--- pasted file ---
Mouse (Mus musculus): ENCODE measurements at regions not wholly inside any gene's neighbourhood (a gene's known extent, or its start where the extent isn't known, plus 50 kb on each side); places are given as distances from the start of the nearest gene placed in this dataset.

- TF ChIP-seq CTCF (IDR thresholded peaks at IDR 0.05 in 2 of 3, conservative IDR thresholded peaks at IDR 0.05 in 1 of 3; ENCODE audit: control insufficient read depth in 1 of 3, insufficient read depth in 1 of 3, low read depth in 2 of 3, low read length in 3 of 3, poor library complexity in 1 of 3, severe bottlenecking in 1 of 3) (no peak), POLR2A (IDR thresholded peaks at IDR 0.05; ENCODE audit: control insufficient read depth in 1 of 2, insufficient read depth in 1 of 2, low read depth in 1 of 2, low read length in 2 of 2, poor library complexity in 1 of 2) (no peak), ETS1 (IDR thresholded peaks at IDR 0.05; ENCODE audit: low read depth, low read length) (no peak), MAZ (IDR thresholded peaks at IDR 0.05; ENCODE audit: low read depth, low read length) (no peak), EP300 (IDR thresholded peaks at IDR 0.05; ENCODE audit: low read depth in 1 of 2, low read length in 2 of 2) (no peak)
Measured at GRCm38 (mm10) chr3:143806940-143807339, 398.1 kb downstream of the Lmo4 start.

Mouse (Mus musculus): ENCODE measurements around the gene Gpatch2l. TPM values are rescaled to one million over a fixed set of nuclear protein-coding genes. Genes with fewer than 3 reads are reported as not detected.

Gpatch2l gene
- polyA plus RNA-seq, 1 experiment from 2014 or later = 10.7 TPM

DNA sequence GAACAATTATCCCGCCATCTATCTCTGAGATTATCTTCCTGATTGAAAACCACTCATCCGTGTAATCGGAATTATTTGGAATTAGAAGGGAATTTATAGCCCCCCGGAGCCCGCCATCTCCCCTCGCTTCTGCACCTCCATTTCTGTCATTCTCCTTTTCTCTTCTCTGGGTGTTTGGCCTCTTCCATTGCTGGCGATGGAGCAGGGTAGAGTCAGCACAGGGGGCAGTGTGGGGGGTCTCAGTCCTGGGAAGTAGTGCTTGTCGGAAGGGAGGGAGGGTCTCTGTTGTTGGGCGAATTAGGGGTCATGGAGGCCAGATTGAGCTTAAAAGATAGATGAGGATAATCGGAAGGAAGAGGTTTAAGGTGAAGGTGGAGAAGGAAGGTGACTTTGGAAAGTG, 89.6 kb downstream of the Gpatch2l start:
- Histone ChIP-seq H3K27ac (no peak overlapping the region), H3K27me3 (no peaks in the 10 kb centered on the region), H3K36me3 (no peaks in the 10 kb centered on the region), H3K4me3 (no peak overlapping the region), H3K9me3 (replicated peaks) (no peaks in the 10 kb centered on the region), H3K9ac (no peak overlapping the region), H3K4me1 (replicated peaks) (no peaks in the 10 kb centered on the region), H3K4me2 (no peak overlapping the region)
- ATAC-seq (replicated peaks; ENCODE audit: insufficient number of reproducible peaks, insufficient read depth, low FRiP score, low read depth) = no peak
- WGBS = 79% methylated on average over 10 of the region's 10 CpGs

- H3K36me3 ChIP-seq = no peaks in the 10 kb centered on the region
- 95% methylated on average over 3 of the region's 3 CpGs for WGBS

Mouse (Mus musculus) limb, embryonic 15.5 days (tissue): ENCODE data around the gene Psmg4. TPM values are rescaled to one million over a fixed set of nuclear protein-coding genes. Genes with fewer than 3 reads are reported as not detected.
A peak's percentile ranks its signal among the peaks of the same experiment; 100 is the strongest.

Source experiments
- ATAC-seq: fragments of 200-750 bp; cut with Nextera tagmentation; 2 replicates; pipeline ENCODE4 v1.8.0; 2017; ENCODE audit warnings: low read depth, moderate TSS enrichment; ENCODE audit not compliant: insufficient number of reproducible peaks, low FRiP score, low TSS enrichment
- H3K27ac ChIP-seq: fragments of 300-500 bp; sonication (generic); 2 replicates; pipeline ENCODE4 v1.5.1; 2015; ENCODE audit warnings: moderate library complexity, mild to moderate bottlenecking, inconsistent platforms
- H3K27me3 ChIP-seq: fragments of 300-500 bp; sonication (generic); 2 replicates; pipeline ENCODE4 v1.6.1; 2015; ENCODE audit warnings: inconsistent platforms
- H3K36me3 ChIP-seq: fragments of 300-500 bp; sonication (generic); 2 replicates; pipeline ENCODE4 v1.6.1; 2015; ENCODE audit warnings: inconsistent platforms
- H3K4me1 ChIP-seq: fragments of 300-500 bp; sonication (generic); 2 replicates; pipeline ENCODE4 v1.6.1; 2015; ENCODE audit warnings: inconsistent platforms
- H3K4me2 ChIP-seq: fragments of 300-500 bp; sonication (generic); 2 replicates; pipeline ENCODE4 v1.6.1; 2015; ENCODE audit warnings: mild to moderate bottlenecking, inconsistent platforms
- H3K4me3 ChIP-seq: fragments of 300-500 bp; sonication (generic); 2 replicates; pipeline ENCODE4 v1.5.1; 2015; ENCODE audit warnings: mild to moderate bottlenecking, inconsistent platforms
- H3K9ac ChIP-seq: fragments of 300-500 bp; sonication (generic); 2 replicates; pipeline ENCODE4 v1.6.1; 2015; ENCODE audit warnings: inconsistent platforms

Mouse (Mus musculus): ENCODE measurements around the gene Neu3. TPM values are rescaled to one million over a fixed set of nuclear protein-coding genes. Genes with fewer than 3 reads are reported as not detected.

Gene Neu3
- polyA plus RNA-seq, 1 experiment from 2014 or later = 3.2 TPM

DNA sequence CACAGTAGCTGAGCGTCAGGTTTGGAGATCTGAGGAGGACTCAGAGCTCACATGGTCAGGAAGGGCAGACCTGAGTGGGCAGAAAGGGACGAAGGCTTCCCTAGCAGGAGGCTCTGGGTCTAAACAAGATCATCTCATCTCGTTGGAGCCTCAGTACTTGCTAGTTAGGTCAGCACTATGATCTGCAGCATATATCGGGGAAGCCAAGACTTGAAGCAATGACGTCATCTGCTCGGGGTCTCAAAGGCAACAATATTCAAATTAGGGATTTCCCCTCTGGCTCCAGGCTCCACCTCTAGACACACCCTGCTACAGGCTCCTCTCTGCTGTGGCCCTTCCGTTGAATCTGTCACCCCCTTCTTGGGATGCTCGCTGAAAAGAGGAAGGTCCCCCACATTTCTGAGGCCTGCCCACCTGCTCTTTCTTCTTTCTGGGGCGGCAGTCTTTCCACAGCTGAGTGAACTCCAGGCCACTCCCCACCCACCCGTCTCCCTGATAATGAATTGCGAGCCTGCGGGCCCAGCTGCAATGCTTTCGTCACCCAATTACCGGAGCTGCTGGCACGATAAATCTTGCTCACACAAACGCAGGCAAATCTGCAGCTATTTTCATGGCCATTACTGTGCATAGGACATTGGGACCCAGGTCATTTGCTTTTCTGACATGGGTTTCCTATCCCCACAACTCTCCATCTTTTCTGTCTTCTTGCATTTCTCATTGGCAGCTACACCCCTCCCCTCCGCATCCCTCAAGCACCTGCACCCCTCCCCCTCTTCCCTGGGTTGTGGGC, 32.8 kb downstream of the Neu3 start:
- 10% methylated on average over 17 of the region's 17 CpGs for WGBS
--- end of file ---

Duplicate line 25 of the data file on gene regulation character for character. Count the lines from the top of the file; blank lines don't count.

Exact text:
Gene Neu3